Sierra Leone’s main opposition party has rejected the partial results of a tense presidential election that showed President Julius Maada Bio leading the poll, alleging irregularities in the tallying process.
Tensions have risen around general elections on Saturday in which Bio, 59, is running against 12 opponents after a first term marred by growing frustration over economic hardship.
The All People’s Congress (APC) party’s main candidate Samura Kamara, 72, is the incumbent’s main rival.
A provisional results sheet on Monday showed Kamara trailing behind Bio with just under 800,000 votes, compared to over 1 million for the president.
“We totally reject the chief Electoral Commissioner’s announcement of such cooked-up figures,” the APC said in a statement, citing a lack of transparency and inclusivity.
The party said its agents were barred from the counting process, that a breakdown of results was not provided and that it was not given an exact time for the announcement amid other irregularities.
It urged the electoral commission to refrain from disclosing further tallies until they were “mutually and satisfactorily verified”.
International observers have also voiced concern about a lack of transparency in the tallying of ballots.
The commission has not responded to the allegations. It said on Monday that final verified results would be announced within the next 48 hours.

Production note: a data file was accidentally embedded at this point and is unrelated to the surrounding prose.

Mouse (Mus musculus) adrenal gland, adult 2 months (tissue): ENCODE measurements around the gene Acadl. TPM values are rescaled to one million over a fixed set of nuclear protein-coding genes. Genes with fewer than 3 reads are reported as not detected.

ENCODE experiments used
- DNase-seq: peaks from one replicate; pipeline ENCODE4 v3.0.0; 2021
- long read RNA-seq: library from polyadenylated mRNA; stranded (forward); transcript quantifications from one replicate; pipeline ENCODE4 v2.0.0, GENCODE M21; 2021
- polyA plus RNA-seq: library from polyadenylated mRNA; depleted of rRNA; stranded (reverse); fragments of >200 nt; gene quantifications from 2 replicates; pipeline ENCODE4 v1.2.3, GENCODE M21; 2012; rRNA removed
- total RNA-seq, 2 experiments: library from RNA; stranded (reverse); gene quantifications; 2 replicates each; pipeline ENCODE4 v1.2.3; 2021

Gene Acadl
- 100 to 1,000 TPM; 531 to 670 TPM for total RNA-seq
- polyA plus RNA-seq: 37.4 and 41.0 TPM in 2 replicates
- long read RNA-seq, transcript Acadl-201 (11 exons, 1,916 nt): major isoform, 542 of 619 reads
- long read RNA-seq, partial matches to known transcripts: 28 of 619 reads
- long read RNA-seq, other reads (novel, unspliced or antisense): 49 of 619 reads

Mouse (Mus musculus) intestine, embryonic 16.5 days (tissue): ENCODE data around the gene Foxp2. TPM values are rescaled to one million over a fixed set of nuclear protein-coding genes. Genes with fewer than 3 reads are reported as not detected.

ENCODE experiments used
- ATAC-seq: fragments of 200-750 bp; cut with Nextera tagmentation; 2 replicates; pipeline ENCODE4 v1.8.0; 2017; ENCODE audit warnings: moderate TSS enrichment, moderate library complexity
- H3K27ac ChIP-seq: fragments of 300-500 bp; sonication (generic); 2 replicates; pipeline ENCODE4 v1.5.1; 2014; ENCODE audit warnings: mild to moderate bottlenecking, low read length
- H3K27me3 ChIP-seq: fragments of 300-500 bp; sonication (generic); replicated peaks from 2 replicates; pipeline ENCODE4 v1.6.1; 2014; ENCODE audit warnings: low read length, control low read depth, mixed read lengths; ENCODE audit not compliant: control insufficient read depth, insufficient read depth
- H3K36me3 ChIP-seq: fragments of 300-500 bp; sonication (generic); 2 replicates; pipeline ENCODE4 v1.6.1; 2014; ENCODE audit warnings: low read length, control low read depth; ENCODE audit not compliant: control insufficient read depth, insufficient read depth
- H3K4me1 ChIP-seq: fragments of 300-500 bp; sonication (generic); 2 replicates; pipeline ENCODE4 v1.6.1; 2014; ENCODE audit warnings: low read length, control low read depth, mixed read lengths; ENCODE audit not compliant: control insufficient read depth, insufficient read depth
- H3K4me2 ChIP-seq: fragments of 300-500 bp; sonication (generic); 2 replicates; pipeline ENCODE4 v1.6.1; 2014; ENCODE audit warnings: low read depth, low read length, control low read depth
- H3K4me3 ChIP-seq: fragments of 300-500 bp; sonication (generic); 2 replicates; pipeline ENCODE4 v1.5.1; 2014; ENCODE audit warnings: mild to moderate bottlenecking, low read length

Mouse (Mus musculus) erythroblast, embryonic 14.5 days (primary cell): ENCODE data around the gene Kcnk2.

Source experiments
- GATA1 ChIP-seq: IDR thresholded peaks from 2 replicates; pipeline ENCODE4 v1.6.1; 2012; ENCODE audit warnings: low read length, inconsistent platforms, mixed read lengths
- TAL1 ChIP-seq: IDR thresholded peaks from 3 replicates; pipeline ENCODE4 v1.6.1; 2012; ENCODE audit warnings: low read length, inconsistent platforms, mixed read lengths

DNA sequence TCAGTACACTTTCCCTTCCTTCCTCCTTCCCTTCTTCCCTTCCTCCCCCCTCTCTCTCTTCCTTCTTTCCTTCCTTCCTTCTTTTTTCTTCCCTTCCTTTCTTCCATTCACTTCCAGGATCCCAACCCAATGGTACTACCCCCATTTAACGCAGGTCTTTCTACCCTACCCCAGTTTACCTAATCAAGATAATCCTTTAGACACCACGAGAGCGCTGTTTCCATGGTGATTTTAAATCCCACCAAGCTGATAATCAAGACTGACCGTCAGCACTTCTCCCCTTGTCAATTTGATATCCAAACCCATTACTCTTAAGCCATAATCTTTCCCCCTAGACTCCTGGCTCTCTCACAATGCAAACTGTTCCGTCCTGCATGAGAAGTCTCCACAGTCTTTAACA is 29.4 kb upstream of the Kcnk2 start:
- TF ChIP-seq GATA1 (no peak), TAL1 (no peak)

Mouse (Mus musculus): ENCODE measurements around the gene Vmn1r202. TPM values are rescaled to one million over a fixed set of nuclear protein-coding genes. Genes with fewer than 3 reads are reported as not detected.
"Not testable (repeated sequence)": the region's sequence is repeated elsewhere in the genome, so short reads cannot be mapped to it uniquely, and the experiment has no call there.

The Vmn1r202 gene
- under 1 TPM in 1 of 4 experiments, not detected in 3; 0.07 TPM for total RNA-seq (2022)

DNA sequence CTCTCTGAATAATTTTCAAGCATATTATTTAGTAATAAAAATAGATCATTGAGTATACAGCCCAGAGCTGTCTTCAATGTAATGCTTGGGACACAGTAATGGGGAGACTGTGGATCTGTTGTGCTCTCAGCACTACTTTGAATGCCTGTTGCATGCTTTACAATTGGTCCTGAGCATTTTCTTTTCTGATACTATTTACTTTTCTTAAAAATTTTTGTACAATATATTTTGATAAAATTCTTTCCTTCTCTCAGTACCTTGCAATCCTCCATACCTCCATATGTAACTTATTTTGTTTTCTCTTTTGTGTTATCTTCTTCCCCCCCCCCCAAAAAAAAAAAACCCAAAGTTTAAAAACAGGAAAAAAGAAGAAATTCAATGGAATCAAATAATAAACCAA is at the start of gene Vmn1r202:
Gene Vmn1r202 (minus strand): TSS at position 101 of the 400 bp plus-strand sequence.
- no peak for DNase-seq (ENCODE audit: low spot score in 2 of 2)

Post-election violence broke out during a press conference at APC headquarters on Sunday, and there are fears more unrest could occur as vote counts are released. Clashes took place in the run-up to the poll and on voting day.
Bio addressed the nation after the publication of provisional results on Monday evening and called on citizens to remain peaceful.
Sierra Leone suffered a devastating Ebola epidemic that peaked in 2014 and a 1991-2002 civil war in which more than 50,000 were killed and hundreds maimed.
The economic downturn has stalled hopes of recovery in a country where widespread underemployment persists and over half of the population lives in poverty, according to the World Bank.
Rising prices spurred unusually violent protests last year, and the APC has been banking on the enduring cost-of-living crisis to win votes.
Kamara narrowly lost to Bio in the last election in 2018.